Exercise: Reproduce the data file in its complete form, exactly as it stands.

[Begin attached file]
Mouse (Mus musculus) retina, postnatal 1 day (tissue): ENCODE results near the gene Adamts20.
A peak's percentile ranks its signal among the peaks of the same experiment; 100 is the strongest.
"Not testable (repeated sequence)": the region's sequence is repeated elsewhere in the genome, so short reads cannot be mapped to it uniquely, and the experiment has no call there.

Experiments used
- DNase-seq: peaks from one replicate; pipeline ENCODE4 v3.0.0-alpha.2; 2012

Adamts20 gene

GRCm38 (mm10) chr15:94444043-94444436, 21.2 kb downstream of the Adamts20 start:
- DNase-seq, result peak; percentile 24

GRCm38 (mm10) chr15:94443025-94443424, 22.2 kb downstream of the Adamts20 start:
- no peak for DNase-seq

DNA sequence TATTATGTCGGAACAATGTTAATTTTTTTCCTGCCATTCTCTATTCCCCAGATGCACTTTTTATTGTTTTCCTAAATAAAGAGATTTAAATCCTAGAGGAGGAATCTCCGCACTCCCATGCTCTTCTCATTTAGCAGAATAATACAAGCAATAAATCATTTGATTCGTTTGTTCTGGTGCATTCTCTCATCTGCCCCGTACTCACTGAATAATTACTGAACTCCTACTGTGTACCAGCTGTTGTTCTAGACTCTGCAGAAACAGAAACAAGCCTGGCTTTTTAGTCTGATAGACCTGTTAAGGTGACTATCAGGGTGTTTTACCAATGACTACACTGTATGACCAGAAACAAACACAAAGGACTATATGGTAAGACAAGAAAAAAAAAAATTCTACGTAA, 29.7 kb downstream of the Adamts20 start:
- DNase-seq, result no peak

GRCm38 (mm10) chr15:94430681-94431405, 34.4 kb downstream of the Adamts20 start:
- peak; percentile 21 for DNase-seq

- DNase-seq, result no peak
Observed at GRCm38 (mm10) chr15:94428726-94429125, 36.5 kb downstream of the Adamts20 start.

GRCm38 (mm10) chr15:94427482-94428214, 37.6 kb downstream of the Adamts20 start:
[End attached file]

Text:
Mouse (Mus musculus) retina, postnatal 1 day (tissue): ENCODE results near the gene Adamts20.
A peak's percentile ranks its signal among the peaks of the same experiment; 100 is the strongest.
"Not testable (repeated sequence)": the region's sequence is repeated elsewhere in the genome, so short reads cannot be mapped to it uniquely, and the experiment has no call there.

Experiments used
- DNase-seq: peaks from one replicate; pipeline ENCODE4 v3.0.0-alpha.2; 2012

Adamts20 gene

GRCm38 (mm10) chr15:94444043-94444436, 21.2 kb downstream of the Adamts20 start:
- DNase-seq, result peak; percentile 24

GRCm38 (mm10) chr15:94443025-94443424, 22.2 kb downstream of the Adamts20 start:
- no peak for DNase-seq

DNA sequence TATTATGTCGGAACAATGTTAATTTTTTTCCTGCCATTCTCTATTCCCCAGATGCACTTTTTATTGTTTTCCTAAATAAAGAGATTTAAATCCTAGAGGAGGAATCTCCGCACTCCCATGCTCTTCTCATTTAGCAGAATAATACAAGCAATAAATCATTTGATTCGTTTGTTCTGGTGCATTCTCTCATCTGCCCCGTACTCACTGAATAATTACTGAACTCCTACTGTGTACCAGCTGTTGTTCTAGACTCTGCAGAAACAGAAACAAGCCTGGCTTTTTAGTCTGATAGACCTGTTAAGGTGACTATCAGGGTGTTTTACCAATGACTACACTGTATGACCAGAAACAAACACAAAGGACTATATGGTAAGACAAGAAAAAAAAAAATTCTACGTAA, 29.7 kb downstream of the Adamts20 start:
- DNase-seq, result no peak

GRCm38 (mm10) chr15:94430681-94431405, 34.4 kb downstream of the Adamts20 start:
- peak; percentile 21 for DNase-seq

- DNase-seq, result no peak
Observed at GRCm38 (mm10) chr15:94428726-94429125, 36.5 kb downstream of the Adamts20 start.

GRCm38 (mm10) chr15:94427482-94428214, 37.6 kb downstream of the Adamts20 start: